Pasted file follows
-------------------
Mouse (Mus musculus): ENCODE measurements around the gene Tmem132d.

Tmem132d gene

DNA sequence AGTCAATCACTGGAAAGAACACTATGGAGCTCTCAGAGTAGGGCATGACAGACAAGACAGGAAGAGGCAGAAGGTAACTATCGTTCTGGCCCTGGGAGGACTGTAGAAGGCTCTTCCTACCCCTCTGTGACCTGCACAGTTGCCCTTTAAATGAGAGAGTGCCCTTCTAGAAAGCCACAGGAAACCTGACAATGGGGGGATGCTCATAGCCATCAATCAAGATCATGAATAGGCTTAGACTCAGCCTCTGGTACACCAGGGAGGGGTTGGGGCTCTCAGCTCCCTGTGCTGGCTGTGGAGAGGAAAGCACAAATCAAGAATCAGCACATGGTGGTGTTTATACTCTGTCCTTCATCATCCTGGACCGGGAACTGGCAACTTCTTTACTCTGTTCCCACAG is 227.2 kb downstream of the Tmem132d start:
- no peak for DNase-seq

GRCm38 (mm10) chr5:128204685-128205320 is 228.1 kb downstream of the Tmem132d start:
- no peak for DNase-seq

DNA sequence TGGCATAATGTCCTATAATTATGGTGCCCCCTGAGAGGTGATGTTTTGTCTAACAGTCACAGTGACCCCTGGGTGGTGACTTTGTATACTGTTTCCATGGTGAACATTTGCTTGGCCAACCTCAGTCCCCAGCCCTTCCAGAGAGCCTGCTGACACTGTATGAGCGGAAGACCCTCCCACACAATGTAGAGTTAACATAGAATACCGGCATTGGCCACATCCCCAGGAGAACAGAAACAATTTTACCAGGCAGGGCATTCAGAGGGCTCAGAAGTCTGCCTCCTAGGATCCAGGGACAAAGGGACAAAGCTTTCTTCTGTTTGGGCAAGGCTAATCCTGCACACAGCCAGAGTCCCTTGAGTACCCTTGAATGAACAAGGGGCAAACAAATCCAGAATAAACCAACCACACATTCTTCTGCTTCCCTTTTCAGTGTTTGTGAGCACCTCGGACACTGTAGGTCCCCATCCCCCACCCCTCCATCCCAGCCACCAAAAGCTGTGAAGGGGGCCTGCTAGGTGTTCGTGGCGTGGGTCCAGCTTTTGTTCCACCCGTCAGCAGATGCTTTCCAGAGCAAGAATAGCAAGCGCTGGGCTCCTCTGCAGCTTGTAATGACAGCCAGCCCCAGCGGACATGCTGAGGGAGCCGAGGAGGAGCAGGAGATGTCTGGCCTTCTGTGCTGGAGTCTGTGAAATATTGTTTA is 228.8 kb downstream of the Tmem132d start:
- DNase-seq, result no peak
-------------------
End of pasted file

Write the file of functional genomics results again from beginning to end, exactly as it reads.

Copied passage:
Mouse (Mus musculus): ENCODE measurements around the gene Tmem132d.

Tmem132d gene

DNA sequence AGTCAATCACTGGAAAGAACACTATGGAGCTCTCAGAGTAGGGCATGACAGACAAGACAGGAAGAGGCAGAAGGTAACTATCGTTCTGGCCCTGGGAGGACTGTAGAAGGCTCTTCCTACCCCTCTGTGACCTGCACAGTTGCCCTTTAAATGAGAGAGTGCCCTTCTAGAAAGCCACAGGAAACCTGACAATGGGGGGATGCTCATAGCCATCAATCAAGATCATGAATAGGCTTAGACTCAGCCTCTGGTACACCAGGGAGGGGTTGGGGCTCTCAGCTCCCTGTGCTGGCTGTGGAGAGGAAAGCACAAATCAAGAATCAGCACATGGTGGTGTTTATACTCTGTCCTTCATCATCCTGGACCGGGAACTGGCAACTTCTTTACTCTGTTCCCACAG is 227.2 kb downstream of the Tmem132d start:
- no peak for DNase-seq

GRCm38 (mm10) chr5:128204685-128205320 is 228.1 kb downstream of the Tmem132d start:
- no peak for DNase-seq

DNA sequence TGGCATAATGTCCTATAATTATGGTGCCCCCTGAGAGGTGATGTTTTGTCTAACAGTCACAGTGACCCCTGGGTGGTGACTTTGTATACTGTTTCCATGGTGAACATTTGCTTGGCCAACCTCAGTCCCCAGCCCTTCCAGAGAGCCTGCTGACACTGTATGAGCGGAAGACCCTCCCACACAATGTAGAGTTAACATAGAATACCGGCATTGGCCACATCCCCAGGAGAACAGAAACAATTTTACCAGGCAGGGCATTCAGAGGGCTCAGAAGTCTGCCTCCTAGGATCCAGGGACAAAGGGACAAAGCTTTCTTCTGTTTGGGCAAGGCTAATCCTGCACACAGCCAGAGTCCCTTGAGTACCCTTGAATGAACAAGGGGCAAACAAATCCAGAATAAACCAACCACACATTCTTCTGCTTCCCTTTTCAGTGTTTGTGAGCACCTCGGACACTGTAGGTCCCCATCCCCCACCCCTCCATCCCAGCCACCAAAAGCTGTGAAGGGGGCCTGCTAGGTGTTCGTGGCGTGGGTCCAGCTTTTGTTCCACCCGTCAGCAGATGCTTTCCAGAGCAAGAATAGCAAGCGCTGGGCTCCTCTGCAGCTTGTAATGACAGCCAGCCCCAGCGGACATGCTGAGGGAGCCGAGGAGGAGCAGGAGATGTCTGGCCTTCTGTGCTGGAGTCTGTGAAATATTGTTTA is 228.8 kb downstream of the Tmem132d start:
- DNase-seq, result no peak